Find definitions and interpretation guidance for the fits and diagnostic statistics.

The fitted value is also called the event probability or predicted probability. Event probability is the chance that a specific outcome or event occurs. The event probability estimates the likelihood of an event occurring, such as drawing an ace from a deck of cards or manufacturing a non-conforming part. The probability of an event ranges from 0 (impossible) to 1 (certain).

In binary logistic regression, a response variable has only two possible values, such as the presence or absence of a particular disease. The event probability is the likelihood that the response for a given factor or covariate pattern is 1 for an event (for example, the likelihood that a woman over 50 will develop type-2 diabetes).

Each performance in an experiment is called a trial. For example, if you flip a coin 10 times and record the number of heads, you perform 10 trials of the experiment. If the trials are independent and equally likely, you can estimate the event probability by dividing the number of events by the total number of trials. For example, if you flip 6 heads out of 10 coin tosses, the estimated probability of the event (flipping heads) is:

Number of events ÷ Number of trials = 6 ÷ 10 = 0.6

The residual is a measure of how well the observation is predicted by the model. Observations that are poorly fit by the model have large residuals. Minitab calculates the residuals for each distinct factor/covariate pattern.

Plot the residuals to determine whether your model is adequate and meets the assumptions of regression. Examining the residuals can provide useful information about how well the model fits the data. In general, the residuals should be randomly distributed with no obvious patterns and no unusual values. If Minitab determines that your data include unusual observations, it identifies those observations in the Fits and Diagnostics for Unusual Observations table in the output. For more information on unusual values, go to Unusual observations.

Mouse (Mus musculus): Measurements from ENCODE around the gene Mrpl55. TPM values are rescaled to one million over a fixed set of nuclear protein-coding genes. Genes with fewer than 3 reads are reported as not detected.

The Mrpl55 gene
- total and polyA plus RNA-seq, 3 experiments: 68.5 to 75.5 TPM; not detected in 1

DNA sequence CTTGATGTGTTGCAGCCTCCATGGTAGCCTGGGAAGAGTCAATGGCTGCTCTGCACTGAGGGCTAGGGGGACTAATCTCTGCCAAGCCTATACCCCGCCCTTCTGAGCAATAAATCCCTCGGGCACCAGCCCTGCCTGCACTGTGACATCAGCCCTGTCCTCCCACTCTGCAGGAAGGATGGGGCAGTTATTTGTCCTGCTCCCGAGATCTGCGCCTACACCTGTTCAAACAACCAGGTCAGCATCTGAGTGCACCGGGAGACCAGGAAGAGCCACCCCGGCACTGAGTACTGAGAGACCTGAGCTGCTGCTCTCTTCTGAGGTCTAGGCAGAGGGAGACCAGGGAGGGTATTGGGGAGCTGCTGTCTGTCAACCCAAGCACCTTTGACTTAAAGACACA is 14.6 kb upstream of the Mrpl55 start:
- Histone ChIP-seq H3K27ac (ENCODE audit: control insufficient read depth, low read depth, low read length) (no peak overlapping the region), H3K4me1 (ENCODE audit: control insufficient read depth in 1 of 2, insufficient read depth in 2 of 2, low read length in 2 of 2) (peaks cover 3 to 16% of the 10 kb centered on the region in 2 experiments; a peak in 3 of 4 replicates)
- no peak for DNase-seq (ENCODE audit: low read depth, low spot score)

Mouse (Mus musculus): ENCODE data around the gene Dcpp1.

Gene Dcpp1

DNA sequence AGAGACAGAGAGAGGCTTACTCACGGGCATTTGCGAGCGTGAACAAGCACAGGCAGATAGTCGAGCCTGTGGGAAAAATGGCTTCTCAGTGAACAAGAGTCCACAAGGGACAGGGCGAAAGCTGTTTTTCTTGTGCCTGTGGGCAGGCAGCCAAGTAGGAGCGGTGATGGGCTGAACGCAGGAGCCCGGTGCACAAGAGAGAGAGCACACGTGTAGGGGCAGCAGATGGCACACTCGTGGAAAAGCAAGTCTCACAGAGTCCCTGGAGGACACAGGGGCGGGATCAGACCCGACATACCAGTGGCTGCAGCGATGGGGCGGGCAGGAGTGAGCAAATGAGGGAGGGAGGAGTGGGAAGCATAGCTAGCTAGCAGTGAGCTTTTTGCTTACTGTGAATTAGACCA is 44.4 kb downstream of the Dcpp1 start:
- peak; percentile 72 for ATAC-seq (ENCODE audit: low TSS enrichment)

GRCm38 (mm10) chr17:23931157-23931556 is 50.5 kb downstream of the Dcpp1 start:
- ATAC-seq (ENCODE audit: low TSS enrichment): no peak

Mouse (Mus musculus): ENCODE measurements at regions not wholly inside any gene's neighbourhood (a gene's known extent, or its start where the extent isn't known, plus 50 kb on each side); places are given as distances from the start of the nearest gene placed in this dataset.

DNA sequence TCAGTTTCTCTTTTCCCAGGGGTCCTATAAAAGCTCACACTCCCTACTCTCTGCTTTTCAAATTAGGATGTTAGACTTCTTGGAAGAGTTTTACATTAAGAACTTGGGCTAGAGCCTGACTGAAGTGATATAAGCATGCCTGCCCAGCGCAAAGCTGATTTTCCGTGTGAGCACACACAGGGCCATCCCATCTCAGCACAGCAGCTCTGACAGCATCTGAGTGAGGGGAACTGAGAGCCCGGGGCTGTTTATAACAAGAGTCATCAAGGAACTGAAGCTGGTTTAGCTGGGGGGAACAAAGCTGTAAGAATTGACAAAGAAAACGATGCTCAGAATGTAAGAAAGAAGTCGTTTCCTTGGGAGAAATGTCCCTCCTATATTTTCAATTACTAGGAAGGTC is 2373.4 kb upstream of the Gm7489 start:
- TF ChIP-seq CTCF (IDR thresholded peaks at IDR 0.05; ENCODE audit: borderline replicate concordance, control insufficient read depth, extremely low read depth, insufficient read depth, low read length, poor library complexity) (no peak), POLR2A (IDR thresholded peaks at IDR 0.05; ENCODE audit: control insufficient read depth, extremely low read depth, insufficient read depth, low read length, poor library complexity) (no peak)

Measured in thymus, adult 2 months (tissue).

The standardized residual equals the value of a residual (e_{i}) divided by an estimate of its standard deviation.

Use the standardized residuals to help you detect outliers. Standardized residuals greater than 2 and less than −2 are usually considered large. The Fits and Diagnostics for Unusual Observations table identifies these observations with an 'R'. When an analysis indicates that there are many unusual observations, the model usually exhibits a significant lack-of-fit. That is, the model does not adequately describe the relationship between the factors and the response variable. For more information, go to Unusual observations.

Standardized residuals are useful because raw residuals might not be good indicators of outliers. The variance of each raw residual can differ by the x-values associated with it. This unequal scale causes it to be difficult to assess the sizes of the raw residuals. Standardizing the residuals solves this problem by converting the different variances to a common scale.